Judy has an interesting theory about memory. She declares, "we have only just so many brain cells, so we should be careful how and when we use them". At some point perhaps our brains no longer have capacity for things new, unless they replace things old. I, too, used to have a theory about memory, but alas ...

I once heard an actor/comedian remark on being honored for his accomplishments that, "I will remember this evening as long as I can". I don't recall who said it, but I've borrowed that line many times in recent years. To you, dear reader, I urge that you keep a journal of anecdotes of your life, for your own musings, if no other.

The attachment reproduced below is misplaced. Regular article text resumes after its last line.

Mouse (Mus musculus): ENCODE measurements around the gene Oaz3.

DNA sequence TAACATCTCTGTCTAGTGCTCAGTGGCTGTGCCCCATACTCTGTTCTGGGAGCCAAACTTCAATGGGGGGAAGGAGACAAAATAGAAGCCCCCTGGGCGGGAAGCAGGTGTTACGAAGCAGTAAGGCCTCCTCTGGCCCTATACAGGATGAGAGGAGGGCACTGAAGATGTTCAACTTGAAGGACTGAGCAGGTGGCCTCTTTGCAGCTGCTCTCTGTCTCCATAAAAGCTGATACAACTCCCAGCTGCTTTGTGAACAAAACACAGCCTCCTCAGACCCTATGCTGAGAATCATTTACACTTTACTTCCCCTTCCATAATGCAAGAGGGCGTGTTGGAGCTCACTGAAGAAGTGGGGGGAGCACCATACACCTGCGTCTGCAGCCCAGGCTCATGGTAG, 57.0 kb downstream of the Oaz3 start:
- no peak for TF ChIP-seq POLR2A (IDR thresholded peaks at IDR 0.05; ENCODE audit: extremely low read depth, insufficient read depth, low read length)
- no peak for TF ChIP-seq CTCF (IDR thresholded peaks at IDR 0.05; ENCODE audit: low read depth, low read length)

Chapter 1: The Pre Pre-natal Years

My sister, Esther Joann, was an only child, or so it seemed. She was born on an isolated farm a half dozen miles northwest of Corbin, Kansas in June 1927. Our family doctor drove a horse and buggy and therefore couldn't or wouldn't travel at night. The day before my sister was born the doctor was notified, and she drove her buggy out from Corbin to spend the night. Yes, she drove her buggy. Joann arrived on schedule, healthy and happy. The doctor returned to Corbin to cook in her cafe. It seems that the Corbin community was too small to support the doctor, so she and her nurse also ran a cafe, and they lived in the back of the same building.

Joann at about age 1

The 1920s and 30s were pretty tough times in southern Kansas, as they were in a large part of our country at that time. Grace Esther Theota Smith and Herman Niebaum were married on September 9, 1926. Dad was 24 and Mom was 20. Mom had 4 names and Dad had only two. Mom always said that was a good balance.